Through the years, I have led and participated in hundreds of small group discussions that have followed a similar pattern: The group reads a passage of scripture, and then participants in the group take turns making observations about the passage, aided by questions that the leader has prepared ahead of time. This standard format has been used by countless small group leaders, and when done well, can be used to great effect. A few years ago, I came across an interview with a pastor (I think it was Earl Palmer) that has started to change how I lead small group Bible studies.
In the interview, the pastor was asked how, after so many years of preaching, he was still able to come up with new material for sermons. He said that whenever he prepares to preach on a passage, he “peppers” the text with questions. He explained that after reading the text, he writes down any question he can think of about the passage, and that somewhere in that list of questions is a sermon idea. I liked this as soon as I heard it, and began trying to adopt it into my own study routines. I discovered that forcing myself to ask questions about a passage helped me get beyond my first impressions and assumptions about the text. Asking a lot of questions also helped me to notice things in the passage I had never seen before. As I asked more and more questions, many of which I did not know the answers to, an interesting thing happened: I gained more appreciation for the scriptures I was studying.
After using this method for awhile in my personal studies, I decided to try it in a small group setting: a Bible study I led consisting of about fifteen high school students. We read a passage of scripture together, maybe ten verses or so, and I gave them this task: “Ask any question you can think of regarding what we just read, and I will write it down on the flip chart. Ask until you can’t think of any more questions. No question is too basic.” The response was slow at first as the group struggled to understand what I was looking for, but after a few minutes, the group had come up with about thirty questions. Some were quite basic, but most were great questions, and a few were truly insightful. In our meeting, we did not have the time to discuss even half of the questions the group had posed, but we picked out a few questions and had a great dialogue trying to answer them. “Peppering it” had engaged the students in the passage, and had set the table for me to teach them God’s Word. It had worked.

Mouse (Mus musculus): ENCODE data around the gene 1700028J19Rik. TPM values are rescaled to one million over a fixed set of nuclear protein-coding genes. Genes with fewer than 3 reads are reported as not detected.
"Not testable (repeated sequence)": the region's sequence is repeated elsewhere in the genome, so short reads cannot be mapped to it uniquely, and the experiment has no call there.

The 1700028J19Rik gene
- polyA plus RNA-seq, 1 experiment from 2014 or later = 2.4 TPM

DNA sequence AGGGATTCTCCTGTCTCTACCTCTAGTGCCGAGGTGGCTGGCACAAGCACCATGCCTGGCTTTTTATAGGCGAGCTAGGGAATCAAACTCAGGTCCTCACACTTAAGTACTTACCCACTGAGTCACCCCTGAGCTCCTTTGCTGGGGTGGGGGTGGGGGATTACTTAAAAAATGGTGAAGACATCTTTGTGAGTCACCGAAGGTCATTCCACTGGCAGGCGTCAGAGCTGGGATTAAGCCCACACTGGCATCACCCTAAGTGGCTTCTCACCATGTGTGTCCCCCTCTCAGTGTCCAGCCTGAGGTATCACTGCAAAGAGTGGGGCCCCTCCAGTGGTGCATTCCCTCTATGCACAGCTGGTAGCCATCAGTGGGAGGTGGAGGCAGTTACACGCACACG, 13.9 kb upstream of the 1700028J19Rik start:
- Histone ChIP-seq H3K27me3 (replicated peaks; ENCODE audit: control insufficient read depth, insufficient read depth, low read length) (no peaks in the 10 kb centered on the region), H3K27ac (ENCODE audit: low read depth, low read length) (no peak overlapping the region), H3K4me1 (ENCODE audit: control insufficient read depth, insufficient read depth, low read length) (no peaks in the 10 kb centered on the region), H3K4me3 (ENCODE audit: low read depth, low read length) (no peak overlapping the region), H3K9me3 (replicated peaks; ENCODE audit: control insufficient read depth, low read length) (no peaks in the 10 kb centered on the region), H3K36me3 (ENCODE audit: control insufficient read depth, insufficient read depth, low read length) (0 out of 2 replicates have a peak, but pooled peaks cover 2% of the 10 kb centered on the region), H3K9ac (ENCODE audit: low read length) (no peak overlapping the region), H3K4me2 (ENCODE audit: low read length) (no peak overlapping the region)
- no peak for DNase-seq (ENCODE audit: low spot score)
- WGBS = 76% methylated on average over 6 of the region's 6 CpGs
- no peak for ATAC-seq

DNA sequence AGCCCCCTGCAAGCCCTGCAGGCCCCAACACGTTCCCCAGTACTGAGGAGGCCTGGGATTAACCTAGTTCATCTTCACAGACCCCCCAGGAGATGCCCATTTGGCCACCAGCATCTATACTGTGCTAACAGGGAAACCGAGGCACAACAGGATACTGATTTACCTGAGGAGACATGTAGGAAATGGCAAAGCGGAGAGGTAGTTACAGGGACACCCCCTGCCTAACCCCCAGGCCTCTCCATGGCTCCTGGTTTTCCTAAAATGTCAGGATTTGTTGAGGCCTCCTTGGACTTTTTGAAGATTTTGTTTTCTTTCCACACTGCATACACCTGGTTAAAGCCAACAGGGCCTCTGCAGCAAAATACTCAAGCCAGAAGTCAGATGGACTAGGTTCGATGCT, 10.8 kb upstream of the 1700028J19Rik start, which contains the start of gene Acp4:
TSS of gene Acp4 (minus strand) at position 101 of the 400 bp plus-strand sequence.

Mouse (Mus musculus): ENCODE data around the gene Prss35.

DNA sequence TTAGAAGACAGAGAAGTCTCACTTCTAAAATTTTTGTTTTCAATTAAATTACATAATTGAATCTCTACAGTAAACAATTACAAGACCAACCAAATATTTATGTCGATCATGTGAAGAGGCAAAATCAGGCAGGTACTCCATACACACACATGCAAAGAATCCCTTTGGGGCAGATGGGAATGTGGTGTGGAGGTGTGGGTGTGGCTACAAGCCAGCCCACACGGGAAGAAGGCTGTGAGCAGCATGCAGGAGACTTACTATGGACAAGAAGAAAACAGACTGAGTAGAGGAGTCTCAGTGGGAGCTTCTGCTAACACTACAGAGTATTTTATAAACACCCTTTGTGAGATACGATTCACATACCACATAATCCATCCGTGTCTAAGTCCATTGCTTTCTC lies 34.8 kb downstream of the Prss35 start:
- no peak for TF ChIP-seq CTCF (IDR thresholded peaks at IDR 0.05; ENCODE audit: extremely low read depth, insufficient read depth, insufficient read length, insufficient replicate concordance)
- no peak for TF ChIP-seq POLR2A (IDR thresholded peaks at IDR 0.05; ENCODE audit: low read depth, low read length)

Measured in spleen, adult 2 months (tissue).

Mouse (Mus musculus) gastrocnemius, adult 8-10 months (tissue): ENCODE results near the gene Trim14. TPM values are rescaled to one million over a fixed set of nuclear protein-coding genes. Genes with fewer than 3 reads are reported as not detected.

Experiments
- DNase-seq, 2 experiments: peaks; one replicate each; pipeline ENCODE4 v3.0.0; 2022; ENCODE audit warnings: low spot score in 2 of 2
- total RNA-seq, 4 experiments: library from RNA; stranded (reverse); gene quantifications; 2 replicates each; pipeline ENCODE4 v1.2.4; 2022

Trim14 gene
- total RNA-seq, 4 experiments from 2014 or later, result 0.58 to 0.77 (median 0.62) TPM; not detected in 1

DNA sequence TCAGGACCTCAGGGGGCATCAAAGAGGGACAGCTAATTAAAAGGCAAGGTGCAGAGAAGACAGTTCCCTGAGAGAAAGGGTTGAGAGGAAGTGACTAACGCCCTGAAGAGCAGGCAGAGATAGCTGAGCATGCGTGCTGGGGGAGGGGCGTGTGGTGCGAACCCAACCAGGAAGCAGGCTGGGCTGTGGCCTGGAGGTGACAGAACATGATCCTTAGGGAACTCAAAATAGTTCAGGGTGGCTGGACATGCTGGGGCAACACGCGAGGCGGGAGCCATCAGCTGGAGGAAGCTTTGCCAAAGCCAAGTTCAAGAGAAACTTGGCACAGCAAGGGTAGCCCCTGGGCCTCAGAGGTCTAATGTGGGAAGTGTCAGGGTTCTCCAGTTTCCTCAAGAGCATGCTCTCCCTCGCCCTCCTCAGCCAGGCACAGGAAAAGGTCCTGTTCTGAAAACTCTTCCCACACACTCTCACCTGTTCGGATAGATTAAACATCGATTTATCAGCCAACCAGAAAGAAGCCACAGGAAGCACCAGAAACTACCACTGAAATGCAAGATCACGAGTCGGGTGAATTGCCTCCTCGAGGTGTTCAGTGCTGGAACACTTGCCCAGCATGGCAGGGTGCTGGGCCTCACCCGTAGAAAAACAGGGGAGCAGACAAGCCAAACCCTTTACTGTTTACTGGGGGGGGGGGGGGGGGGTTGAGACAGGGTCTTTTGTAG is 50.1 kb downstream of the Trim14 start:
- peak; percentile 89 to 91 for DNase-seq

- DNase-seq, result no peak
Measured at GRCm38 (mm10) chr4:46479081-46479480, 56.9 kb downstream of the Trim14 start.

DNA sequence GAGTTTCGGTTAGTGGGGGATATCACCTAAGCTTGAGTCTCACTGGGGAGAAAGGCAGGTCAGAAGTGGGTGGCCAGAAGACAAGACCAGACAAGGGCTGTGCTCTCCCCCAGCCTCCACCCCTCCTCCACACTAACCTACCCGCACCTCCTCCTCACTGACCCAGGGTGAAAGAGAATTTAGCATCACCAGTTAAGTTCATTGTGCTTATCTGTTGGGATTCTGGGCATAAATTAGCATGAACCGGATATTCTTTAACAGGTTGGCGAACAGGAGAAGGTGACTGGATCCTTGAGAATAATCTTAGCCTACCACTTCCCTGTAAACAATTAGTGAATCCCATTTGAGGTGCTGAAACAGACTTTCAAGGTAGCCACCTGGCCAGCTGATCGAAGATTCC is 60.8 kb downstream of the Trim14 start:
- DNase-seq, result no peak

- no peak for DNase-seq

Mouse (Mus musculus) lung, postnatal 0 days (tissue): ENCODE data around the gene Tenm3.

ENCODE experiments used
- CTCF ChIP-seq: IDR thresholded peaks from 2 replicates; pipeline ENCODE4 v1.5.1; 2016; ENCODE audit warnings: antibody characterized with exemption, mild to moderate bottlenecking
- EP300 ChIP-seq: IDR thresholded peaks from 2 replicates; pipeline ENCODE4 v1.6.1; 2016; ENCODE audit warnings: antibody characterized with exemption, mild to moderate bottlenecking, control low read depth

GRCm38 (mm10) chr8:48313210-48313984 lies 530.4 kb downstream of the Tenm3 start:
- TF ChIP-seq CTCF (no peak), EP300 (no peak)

I have a few thoughts on why it worked. First, instead of asking the students to share their observations, I had asked them to be curious. There was no pressure to know something about the passage. The virtue instead was in NOT knowing. It evened the playing field for the group, allowing everyone to participate. Second, the quantity and depth of the questions surprised everybody in the room. We were amazed by how much we didn’t know about the passage. This had the same effect in a small group that it had in my personal study: it increased the students’ appreciation for the Bible itself. Third, the gap that the questions created in the students’ knowledge increased their appetite for the teaching that I had prepared. After working hard to prepare a lesson to hopefully transform others, who of us wouldn’t want an engaged and hungry group, whose curiosity and interest have been peeked, positioned to received God’s truth for their lives.
I wrote at the beginning that this has started to change the way I lead small group Bible studies. I still use other formats but I use the “pepper it” method consistently in settings raging from our family devotions to our area leadership meetings. It is something I have enjoyed working on and getting better at because it has helped those I lead interact with God’s word in a more meaningful way, and by that, to come to know Jesus Christ better.
Have you ever led a Bible study using a similar method? What was the response? What obstacles need to be overcome in order for this to work?